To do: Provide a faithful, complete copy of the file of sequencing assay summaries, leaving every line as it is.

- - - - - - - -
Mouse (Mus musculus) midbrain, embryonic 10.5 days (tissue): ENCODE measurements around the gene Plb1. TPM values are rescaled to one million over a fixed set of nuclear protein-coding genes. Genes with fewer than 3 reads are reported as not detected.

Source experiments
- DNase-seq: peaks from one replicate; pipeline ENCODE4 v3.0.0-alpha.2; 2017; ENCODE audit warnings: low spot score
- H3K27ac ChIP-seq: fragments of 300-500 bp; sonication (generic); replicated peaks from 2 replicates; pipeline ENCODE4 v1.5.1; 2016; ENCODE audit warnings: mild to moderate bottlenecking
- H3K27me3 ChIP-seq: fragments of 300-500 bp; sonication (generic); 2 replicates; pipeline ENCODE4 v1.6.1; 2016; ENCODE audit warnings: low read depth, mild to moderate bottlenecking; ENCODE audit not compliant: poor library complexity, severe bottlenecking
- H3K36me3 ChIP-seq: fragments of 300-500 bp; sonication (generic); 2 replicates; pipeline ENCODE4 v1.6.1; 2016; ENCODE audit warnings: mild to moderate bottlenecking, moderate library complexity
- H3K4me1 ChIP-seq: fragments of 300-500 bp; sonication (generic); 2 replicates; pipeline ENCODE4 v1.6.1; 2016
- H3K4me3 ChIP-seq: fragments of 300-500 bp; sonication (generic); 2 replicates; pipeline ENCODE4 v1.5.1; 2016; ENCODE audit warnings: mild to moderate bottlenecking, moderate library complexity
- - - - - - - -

Mouse (Mus musculus) midbrain, embryonic 10.5 days (tissue): ENCODE measurements around the gene Plb1. TPM values are rescaled to one million over a fixed set of nuclear protein-coding genes. Genes with fewer than 3 reads are reported as not detected.

Source experiments
- DNase-seq: peaks from one replicate; pipeline ENCODE4 v3.0.0-alpha.2; 2017; ENCODE audit warnings: low spot score
- H3K27ac ChIP-seq: fragments of 300-500 bp; sonication (generic); replicated peaks from 2 replicates; pipeline ENCODE4 v1.5.1; 2016; ENCODE audit warnings: mild to moderate bottlenecking
- H3K27me3 ChIP-seq: fragments of 300-500 bp; sonication (generic); 2 replicates; pipeline ENCODE4 v1.6.1; 2016; ENCODE audit warnings: low read depth, mild to moderate bottlenecking; ENCODE audit not compliant: poor library complexity, severe bottlenecking
- H3K36me3 ChIP-seq: fragments of 300-500 bp; sonication (generic); 2 replicates; pipeline ENCODE4 v1.6.1; 2016; ENCODE audit warnings: mild to moderate bottlenecking, moderate library complexity
- H3K4me1 ChIP-seq: fragments of 300-500 bp; sonication (generic); 2 replicates; pipeline ENCODE4 v1.6.1; 2016
- H3K4me3 ChIP-seq: fragments of 300-500 bp; sonication (generic); 2 replicates; pipeline ENCODE4 v1.5.1; 2016; ENCODE audit warnings: mild to moderate bottlenecking, moderate library complexity